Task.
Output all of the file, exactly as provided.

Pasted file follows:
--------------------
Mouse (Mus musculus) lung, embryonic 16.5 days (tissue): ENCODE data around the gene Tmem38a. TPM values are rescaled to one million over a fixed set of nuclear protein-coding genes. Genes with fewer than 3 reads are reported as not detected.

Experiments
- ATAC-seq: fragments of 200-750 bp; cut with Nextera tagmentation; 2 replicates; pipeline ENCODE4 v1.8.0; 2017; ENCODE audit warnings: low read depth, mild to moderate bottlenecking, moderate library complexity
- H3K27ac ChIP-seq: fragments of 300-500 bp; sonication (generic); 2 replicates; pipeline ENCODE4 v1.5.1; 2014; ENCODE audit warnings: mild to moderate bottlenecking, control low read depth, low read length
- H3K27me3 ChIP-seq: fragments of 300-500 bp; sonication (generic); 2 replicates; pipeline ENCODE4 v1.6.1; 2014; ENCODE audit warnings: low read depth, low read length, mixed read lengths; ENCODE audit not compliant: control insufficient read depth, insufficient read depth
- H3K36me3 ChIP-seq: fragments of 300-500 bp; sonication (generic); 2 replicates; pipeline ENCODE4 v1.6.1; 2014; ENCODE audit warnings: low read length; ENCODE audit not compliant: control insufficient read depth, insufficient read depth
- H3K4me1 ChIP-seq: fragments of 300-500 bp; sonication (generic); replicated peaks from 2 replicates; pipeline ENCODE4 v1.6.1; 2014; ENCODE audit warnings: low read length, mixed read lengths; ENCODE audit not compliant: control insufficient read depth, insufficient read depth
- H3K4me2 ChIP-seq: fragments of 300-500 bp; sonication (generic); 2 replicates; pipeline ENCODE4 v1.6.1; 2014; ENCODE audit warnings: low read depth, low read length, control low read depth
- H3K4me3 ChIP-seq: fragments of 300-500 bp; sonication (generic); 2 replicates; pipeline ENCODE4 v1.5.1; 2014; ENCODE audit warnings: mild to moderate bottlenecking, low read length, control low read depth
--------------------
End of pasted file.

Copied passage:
Mouse (Mus musculus) lung, embryonic 16.5 days (tissue): ENCODE data around the gene Tmem38a. TPM values are rescaled to one million over a fixed set of nuclear protein-coding genes. Genes with fewer than 3 reads are reported as not detected.

Experiments
- ATAC-seq: fragments of 200-750 bp; cut with Nextera tagmentation; 2 replicates; pipeline ENCODE4 v1.8.0; 2017; ENCODE audit warnings: low read depth, mild to moderate bottlenecking, moderate library complexity
- H3K27ac ChIP-seq: fragments of 300-500 bp; sonication (generic); 2 replicates; pipeline ENCODE4 v1.5.1; 2014; ENCODE audit warnings: mild to moderate bottlenecking, control low read depth, low read length
- H3K27me3 ChIP-seq: fragments of 300-500 bp; sonication (generic); 2 replicates; pipeline ENCODE4 v1.6.1; 2014; ENCODE audit warnings: low read depth, low read length, mixed read lengths; ENCODE audit not compliant: control insufficient read depth, insufficient read depth
- H3K36me3 ChIP-seq: fragments of 300-500 bp; sonication (generic); 2 replicates; pipeline ENCODE4 v1.6.1; 2014; ENCODE audit warnings: low read length; ENCODE audit not compliant: control insufficient read depth, insufficient read depth
- H3K4me1 ChIP-seq: fragments of 300-500 bp; sonication (generic); replicated peaks from 2 replicates; pipeline ENCODE4 v1.6.1; 2014; ENCODE audit warnings: low read length, mixed read lengths; ENCODE audit not compliant: control insufficient read depth, insufficient read depth
- H3K4me2 ChIP-seq: fragments of 300-500 bp; sonication (generic); 2 replicates; pipeline ENCODE4 v1.6.1; 2014; ENCODE audit warnings: low read depth, low read length, control low read depth
- H3K4me3 ChIP-seq: fragments of 300-500 bp; sonication (generic); 2 replicates; pipeline ENCODE4 v1.5.1; 2014; ENCODE audit warnings: mild to moderate bottlenecking, low read length, control low read depth